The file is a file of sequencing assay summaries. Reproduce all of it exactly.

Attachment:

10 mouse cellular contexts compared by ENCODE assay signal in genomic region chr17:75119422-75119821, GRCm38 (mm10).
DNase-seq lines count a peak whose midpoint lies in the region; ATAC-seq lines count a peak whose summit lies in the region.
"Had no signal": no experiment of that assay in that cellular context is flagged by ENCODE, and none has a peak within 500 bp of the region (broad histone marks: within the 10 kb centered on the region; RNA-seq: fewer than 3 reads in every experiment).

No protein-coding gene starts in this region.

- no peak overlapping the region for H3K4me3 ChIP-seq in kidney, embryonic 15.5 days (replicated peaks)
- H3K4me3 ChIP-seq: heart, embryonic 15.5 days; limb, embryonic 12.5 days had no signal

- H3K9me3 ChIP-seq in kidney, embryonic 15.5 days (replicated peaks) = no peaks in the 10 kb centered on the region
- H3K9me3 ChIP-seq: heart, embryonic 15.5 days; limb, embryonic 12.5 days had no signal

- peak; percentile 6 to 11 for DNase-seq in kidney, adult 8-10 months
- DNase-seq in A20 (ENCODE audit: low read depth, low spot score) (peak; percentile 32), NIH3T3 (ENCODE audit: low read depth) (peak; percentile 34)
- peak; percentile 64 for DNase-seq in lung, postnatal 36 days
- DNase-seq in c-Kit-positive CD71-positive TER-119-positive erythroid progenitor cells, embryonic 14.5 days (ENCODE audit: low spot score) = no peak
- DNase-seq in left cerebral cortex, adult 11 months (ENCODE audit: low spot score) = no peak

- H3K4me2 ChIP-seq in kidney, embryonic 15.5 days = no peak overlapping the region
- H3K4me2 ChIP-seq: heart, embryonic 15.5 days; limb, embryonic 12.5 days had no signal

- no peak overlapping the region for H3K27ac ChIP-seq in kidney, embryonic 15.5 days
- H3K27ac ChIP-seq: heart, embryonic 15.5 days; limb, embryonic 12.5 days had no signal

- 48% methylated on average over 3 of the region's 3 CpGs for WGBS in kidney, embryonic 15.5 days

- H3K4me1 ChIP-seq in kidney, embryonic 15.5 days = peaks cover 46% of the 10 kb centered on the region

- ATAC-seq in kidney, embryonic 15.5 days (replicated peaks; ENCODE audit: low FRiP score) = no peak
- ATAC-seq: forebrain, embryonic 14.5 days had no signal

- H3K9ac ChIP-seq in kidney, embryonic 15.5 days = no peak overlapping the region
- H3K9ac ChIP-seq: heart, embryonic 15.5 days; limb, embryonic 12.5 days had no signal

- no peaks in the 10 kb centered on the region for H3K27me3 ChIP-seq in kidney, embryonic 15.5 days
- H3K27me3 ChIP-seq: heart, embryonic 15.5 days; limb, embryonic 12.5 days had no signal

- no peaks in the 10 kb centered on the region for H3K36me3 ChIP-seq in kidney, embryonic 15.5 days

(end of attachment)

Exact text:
10 mouse cellular contexts compared by ENCODE assay signal in genomic region chr17:75119422-75119821, GRCm38 (mm10).
DNase-seq lines count a peak whose midpoint lies in the region; ATAC-seq lines count a peak whose summit lies in the region.
"Had no signal": no experiment of that assay in that cellular context is flagged by ENCODE, and none has a peak within 500 bp of the region (broad histone marks: within the 10 kb centered on the region; RNA-seq: fewer than 3 reads in every experiment).

No protein-coding gene starts in this region.

- no peak overlapping the region for H3K4me3 ChIP-seq in kidney, embryonic 15.5 days (replicated peaks)
- H3K4me3 ChIP-seq: heart, embryonic 15.5 days; limb, embryonic 12.5 days had no signal

- H3K9me3 ChIP-seq in kidney, embryonic 15.5 days (replicated peaks) = no peaks in the 10 kb centered on the region
- H3K9me3 ChIP-seq: heart, embryonic 15.5 days; limb, embryonic 12.5 days had no signal

- peak; percentile 6 to 11 for DNase-seq in kidney, adult 8-10 months
- DNase-seq in A20 (ENCODE audit: low read depth, low spot score) (peak; percentile 32), NIH3T3 (ENCODE audit: low read depth) (peak; percentile 34)
- peak; percentile 64 for DNase-seq in lung, postnatal 36 days
- DNase-seq in c-Kit-positive CD71-positive TER-119-positive erythroid progenitor cells, embryonic 14.5 days (ENCODE audit: low spot score) = no peak
- DNase-seq in left cerebral cortex, adult 11 months (ENCODE audit: low spot score) = no peak

- H3K4me2 ChIP-seq in kidney, embryonic 15.5 days = no peak overlapping the region
- H3K4me2 ChIP-seq: heart, embryonic 15.5 days; limb, embryonic 12.5 days had no signal

- no peak overlapping the region for H3K27ac ChIP-seq in kidney, embryonic 15.5 days
- H3K27ac ChIP-seq: heart, embryonic 15.5 days; limb, embryonic 12.5 days had no signal

- 48% methylated on average over 3 of the region's 3 CpGs for WGBS in kidney, embryonic 15.5 days

- H3K4me1 ChIP-seq in kidney, embryonic 15.5 days = peaks cover 46% of the 10 kb centered on the region

- ATAC-seq in kidney, embryonic 15.5 days (replicated peaks; ENCODE audit: low FRiP score) = no peak
- ATAC-seq: forebrain, embryonic 14.5 days had no signal

- H3K9ac ChIP-seq in kidney, embryonic 15.5 days = no peak overlapping the region
- H3K9ac ChIP-seq: heart, embryonic 15.5 days; limb, embryonic 12.5 days had no signal

- no peaks in the 10 kb centered on the region for H3K27me3 ChIP-seq in kidney, embryonic 15.5 days
- H3K27me3 ChIP-seq: heart, embryonic 15.5 days; limb, embryonic 12.5 days had no signal

- no peaks in the 10 kb centered on the region for H3K36me3 ChIP-seq in kidney, embryonic 15.5 days